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Read This Before Buying FedEx Corporation (NYSE:FDX) For Its Dividend

Simply Wall St

Today we'll take a closer look at FedEx Corporation (NYSE:FDX) from a dividend investor's perspective. Owning a strong business and reinvesting the dividends is widely seen as an attractive way of growing your wealth. If you are hoping to live on your dividends, it's important to be more stringent with your investments than the average punter. Regular readers know we like to apply the same approach to each dividend stock, and we hope you'll find our analysis useful.

While FedEx's 1.6% dividend yield is not the highest, we think its lengthy payment history is quite interesting. The company also bought back stock during the year, equivalent to approximately 1.9% of the company's market capitalisation at the time. Some simple research can reduce the risk of buying FedEx for its dividend - read on to learn more.

Click the interactive chart for our full dividend analysis

NYSE:FDX Historical Dividend Yield, December 3rd 2019

Payout ratios

Dividends are usually paid out of company earnings. If a company is paying more than it earns, then the dividend might become unsustainable - hardly an ideal situation. As a result, we should always investigate whether a company can afford its dividend, measured as a percentage of a company's net income after tax. Looking at the data, we can see that 151% of FedEx's profits were paid out as dividends in the last 12 months. A payout ratio above 100% is definitely an item of concern, unless there are some other circumstances that would justify it.

In addition to comparing dividends against profits, we should inspect whether the company generated enough cash to pay its dividend. Unfortunately, while FedEx pays a dividend, it also reported negative free cash flow last year. While there may be a good reason for this, it's not ideal from a dividend perspective.

Is FedEx's Balance Sheet Risky?

As FedEx's dividend was not well covered by earnings, we need to check its balance sheet for signs of financial distress. A quick check of its financial situation can be done with two ratios: net debt divided by EBITDA (earnings before interest, tax, depreciation and amortisation), and net interest cover. Net debt to EBITDA measures total debt load relative to company earnings (lower = less debt), while net interest cover measures the ability to pay interest on the debt (higher = greater ability to pay interest costs). With net debt of 3.33 times its EBITDA, investors are starting to take on a meaningful amount of risk, should the business enter a downturn.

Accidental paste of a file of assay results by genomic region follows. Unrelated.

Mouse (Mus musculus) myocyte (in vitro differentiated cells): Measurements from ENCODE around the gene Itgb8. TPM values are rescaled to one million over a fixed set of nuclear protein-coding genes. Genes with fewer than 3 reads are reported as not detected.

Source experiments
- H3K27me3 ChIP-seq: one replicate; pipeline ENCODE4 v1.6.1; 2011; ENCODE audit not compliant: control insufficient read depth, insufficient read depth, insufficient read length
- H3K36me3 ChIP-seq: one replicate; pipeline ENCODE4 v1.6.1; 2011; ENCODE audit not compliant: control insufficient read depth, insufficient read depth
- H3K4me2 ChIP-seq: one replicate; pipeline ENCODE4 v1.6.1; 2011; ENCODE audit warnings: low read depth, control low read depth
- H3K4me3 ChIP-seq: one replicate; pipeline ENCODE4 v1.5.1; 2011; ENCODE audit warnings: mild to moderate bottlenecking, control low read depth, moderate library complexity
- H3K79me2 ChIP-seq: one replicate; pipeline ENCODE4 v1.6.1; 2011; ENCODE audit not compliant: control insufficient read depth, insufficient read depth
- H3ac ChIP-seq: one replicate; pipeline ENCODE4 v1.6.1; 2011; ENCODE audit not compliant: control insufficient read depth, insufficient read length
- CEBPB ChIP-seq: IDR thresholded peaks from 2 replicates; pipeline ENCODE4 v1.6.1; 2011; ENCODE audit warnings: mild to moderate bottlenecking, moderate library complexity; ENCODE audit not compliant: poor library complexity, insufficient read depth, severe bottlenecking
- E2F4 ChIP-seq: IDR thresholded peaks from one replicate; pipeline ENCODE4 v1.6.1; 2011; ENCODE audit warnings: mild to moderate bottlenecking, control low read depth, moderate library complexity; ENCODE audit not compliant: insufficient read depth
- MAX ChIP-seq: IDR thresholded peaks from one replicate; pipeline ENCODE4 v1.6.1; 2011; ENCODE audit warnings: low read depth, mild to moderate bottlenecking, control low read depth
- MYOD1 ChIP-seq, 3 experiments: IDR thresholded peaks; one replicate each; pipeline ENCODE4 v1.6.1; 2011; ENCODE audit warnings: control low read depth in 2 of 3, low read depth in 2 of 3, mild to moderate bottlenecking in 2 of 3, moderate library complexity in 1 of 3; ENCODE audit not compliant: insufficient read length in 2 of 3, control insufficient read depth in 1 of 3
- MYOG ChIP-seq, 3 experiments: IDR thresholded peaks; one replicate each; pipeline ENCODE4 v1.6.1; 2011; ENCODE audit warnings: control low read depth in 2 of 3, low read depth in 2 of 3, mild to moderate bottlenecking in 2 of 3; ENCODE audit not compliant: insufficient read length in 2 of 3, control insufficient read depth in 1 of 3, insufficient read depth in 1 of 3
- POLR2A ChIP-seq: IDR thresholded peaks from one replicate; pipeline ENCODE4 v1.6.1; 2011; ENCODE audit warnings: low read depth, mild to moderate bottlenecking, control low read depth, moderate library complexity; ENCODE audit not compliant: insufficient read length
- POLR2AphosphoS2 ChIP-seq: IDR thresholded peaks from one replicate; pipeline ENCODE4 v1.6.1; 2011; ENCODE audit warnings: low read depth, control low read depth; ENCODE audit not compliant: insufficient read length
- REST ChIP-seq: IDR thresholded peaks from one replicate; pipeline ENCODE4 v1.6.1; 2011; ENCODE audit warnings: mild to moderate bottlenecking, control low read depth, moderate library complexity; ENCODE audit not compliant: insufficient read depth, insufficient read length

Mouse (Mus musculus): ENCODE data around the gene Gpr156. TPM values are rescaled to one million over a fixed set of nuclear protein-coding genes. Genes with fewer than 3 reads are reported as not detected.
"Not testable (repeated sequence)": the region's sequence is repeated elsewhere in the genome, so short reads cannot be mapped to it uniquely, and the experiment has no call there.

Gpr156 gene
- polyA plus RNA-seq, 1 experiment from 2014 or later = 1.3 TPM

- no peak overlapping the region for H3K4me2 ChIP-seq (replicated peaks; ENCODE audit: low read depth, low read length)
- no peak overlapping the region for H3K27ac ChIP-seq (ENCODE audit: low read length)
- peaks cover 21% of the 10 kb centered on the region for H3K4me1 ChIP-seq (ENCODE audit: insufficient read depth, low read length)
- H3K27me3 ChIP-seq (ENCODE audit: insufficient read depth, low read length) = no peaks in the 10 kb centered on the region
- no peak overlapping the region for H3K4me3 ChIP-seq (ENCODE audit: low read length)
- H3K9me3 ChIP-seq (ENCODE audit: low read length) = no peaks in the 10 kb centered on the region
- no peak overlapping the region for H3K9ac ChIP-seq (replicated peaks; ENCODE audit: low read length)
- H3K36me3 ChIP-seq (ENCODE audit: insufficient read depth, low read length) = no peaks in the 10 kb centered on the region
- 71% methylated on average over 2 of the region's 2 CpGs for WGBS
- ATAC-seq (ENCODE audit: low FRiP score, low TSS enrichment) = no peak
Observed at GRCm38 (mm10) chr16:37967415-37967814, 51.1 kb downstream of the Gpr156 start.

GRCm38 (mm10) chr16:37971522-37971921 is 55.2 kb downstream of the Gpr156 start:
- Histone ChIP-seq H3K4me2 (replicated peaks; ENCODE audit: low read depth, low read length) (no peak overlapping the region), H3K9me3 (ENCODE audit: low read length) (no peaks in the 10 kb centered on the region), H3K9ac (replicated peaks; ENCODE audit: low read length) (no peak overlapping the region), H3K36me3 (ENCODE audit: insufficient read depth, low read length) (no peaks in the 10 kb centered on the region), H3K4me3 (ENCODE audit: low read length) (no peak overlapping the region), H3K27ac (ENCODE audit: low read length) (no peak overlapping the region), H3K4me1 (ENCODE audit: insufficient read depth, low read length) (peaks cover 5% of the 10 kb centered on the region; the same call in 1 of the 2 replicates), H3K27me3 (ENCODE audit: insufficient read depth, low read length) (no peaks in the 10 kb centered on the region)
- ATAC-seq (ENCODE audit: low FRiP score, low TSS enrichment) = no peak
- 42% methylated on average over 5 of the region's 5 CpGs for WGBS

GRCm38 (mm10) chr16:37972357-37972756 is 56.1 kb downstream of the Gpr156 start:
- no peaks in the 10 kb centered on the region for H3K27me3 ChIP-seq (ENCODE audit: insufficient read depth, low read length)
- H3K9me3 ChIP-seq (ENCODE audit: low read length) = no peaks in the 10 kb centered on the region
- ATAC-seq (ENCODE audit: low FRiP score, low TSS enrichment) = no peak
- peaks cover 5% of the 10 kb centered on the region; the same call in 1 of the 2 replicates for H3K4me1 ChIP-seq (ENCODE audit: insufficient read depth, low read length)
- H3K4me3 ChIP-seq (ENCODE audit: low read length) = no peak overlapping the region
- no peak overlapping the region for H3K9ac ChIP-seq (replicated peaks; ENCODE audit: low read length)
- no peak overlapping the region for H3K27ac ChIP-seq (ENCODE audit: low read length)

Net interest cover can be calculated by dividing earnings before interest and tax (EBIT) by the company's net interest expense. Interest cover of 2.78 times its interest expense is starting to become a concern for FedEx, and be aware that lenders may place additional restrictions on the company as well.

We update our data on FedEx every 24 hours, so you can always get our latest analysis of its financial health, here.

Dividend Volatility

From the perspective of an income investor who wants to earn dividends for many years, there is not much point buying a stock if its dividend is regularly cut or is not reliable. For the purpose of this article, we only scrutinise the last decade of FedEx's dividend payments. The dividend has been stable over the past 10 years, which is great. We think this could suggest some resilience to the business and its dividends. During the past ten-year period, the first annual payment was US$0.44 in 2009, compared to US$2.60 last year. Dividends per share have grown at approximately 19% per year over this time.

It's rare to find a company that has grown its dividends rapidly over ten years and not had any notable cuts, but FedEx has done it, which we really like.

Dividend Growth Potential

Dividend payments have been consistent over the past few years, but we should always check if earnings per share (EPS) are growing, as this will help maintain the purchasing power of the dividend. FedEx's earnings per share have shrunk at 26% a year over the past five years. With this kind of significant decline, we always wonder what has changed in the business. Dividends are about stability, and FedEx's earnings per share, which support the dividend, have been anything but stable.

Conclusion

Dividend investors should always want to know if a) a company's dividends are affordable, b) if there is a track record of consistent payments, and c) if the dividend is capable of growing. FedEx paid out almost all of its cash flow and profit as dividends, leaving little to reinvest in the business. It's not great to see earnings per share shrinking. The dividends have been relatively consistent, but we wonder for how much longer this will be true. Using these criteria, FedEx looks quite suboptimal from a dividend investment perspective.

Without at least some growth in earnings per share over time, the dividend will eventually come under pressure either from costs or inflation. Businesses can change though, and we think it would make sense to see what analysts are forecasting for the company.

Looking for more high-yielding dividend ideas? Try our curated list of dividend stocks with a yield above 3%.

If you spot an error that warrants correction, please contact the editor at editorial-team@simplywallst.com. This article by Simply Wall St is general in nature. It does not constitute a recommendation to buy or sell any stock, and does not take account of your objectives, or your financial situation. Simply Wall St has no position in the stocks mentioned.

We aim to bring you long-term focused research analysis driven by fundamental data. Note that our analysis may not factor in the latest price-sensitive company announcements or qualitative material. Thank you for reading.